The Government hold the view that competition brings choice of services to customers, encourages innovation and drives down prices. That is why we believe in promoting competition widely. It is a fact of life that, in a competitive environment, not all companies are guaranteed to succeed, as my hon. Friend said. When a telecoms company fails, the customers can usually be easily transferred to alternative suppliers. Indeed, that has happened for most of Atlantic's customers. Those using Atlantic's indirect access service have a wide choice of alternative suppliers. Those using Atlantic's fixed-line network have been able to transfer to BT or another cable operator.

BT and other telecommunications companies that have received orders for new lines have been working as fast as possible to process the orders. However, it was proving impossible for BT or any other company to provide services to everyone by Sunday 25 November, when the administrator planned to switch off the Atlantic network. Some of Atlantic's customers would have realised only late in the day that they had to make alternative arrangements for their telephone services. That is why the Government, the Department of Trade and Industry and the Scottish Executive resolved to act to ensure that Atlantic's customers—particularly its business customers—were given a reasonable time to make the switch to an alternative network provider before the Atlantic network was completely switched off.

Mr. Savidge : My hon. Friend mentioned that Atlantic Telecom used fixed radio access. Did that technical issue make the problem worse?

Mr. Alexander : I thank my hon. Friend for that contribution. We struggled with several technical issues during the hours immediately before the switch-off. One of those was the nature of the access provided by Atlantic Telecom. As I understand it, following the provision of a wireless service, lines into some properties had been removed. That obviously made the problem more complicated and increased the delays for those seeking alternative line access. Despite the technical constraints, BT and other telecom companies that received orders for the new lines worked as fast as possible to process them.

I met my hon. Friend the Member for Aberdeen, Central on 19 November and he spelled out the concerns of his constituents at that DTI meeting. The following day I met the director general of Oftel and expressed my resolve that everything possible should be done to smooth the transfer of customers from Atlantic to other operators. On 21 November, I met my hon. Friends the Members for Edinburgh, North and Leith

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(Mr. Lazarowicz) and for Aberdeen, South (Miss Begg), who explained the problems that their constituents were having in transferring telephone numbers and obtaining alternative operators. I pay tribute to all those hon. Members for their effective and constructive representation of their constituents.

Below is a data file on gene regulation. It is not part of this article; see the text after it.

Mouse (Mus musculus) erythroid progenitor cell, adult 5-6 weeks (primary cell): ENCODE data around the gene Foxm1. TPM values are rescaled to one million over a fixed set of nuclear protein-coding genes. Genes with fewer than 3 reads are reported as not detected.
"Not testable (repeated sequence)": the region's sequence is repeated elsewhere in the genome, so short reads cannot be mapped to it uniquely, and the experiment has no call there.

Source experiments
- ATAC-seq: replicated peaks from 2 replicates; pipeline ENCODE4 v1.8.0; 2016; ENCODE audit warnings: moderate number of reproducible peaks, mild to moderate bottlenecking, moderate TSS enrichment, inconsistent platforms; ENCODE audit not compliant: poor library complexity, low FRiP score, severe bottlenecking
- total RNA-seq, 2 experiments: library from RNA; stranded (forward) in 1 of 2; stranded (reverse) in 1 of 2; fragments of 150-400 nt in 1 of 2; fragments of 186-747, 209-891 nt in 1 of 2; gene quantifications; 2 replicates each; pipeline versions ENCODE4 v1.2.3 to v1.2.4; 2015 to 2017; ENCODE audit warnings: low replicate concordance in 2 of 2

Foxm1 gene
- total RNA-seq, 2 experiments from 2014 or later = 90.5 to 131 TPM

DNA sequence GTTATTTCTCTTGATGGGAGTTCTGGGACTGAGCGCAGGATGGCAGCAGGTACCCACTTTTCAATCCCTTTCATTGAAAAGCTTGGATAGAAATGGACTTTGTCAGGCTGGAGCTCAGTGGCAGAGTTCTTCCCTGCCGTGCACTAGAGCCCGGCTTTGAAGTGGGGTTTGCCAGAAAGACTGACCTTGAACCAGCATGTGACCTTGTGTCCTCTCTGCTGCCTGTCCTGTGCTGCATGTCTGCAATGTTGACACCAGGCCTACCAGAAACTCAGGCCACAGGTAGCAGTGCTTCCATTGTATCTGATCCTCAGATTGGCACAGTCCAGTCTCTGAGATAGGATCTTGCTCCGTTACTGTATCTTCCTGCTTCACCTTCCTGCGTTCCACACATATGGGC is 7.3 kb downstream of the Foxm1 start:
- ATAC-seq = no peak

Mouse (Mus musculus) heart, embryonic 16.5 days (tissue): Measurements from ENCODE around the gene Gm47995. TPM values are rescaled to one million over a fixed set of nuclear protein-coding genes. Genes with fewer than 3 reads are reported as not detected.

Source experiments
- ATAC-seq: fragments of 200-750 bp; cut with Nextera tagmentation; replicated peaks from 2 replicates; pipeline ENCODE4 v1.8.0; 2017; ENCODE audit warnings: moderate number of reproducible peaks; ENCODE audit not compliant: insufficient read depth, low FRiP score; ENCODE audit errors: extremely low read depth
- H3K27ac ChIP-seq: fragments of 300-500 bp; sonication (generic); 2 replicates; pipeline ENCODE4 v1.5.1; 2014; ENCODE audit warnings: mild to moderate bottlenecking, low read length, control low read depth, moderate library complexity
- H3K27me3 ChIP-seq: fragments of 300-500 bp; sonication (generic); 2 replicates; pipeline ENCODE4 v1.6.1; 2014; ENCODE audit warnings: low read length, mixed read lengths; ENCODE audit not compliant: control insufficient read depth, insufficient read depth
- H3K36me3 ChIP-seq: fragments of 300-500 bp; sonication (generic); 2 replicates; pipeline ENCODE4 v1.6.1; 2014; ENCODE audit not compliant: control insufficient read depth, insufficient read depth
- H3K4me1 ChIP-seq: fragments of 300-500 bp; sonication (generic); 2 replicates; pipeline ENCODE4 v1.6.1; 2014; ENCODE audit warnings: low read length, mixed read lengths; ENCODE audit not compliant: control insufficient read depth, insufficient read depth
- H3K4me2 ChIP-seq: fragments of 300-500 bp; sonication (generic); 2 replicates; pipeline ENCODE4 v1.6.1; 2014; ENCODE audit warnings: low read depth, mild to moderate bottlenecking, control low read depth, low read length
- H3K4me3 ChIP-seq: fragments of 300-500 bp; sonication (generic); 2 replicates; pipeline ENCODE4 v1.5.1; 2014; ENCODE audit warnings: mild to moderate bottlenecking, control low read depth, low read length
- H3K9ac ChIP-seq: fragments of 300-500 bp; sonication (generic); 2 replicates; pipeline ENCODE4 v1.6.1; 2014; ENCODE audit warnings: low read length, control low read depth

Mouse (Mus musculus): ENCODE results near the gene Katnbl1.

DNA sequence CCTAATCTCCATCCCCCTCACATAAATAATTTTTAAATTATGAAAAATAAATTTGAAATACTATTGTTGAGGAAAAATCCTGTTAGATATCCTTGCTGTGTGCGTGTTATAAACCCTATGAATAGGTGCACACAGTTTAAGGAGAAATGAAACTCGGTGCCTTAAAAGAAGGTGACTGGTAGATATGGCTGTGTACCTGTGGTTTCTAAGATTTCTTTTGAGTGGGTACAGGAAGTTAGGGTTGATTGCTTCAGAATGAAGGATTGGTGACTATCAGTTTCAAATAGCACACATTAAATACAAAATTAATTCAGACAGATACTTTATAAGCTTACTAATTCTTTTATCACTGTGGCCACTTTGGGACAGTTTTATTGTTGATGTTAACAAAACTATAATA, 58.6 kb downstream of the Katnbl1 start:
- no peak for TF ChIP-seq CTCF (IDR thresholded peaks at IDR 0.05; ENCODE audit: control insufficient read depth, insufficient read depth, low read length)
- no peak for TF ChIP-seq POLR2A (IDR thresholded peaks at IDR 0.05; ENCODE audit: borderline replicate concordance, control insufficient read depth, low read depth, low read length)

The next day I arranged to meet the chief executive of BT, Sir Peter Bonfield, and the group commercial director, Colin Green, to seek their assistance in expediting the connection of Atlantic customers. At that meeting, Sir Peter assured me that BT would do all it could to help facilitate a quick transfer of customers. He confirmed that the company had already diverted resources from elsewhere to help speed up the process, and that it would work closely with Oftel and the DTI to minimise the disruption to Atlantic's customers.

The Scottish Minister for Enterprise and Lifelong Learning—my sister, Wendy Alexander—met the Stop Atlantic Closure campaign on 21 November and again on 23 November. She also met the administrators on 22 November and the Scottish Chambers of Commerce and Scottish Enterprise on 23 November. From those meetings we were clear about the importance to Atlantic's business customers of not losing telecom services for any period, and about the difficulties surrounding the transfer of numbers.

We required a complex deal. We needed to persuade the administrators to keep the Atlantic network running long enough for Atlantic's customers to obtain telecom services from BT or other operators, but all customers with a number from Atlantic's allocation would lose its use as soon as the network was switched off. We therefore decided that the Atlantic network must be kept running until customers had had a reasonable time to organise alternative arrangements. For an interim period, a messaging service was also needed to provide the new telephone numbers when calls were made to the old Atlantic ones.

The administrators would not fund that arrangement, so we quickly secured the Treasury's approval and considered whether providing public money to support businesses in that way would constitute state aid, which the European Commission permits only in limited circumstances. We believe that the money meets well-established criteria for rescue aid. This week, we are notifying the Commission of that aid, and we believe that it will be approved.

I pay tribute not only to the Minister for Enterprise and Lifelong Learning, but to my officials in the DTI, the Scottish Executive and the staff of Oftel who, under considerable pressure, worked flat out on this package on Thursday, past midnight on Friday and again on Saturday morning. Everything was in place and the deal was concluded with the administrators by Saturday afternoon, when we notified the campaigners and announced the deal publicly.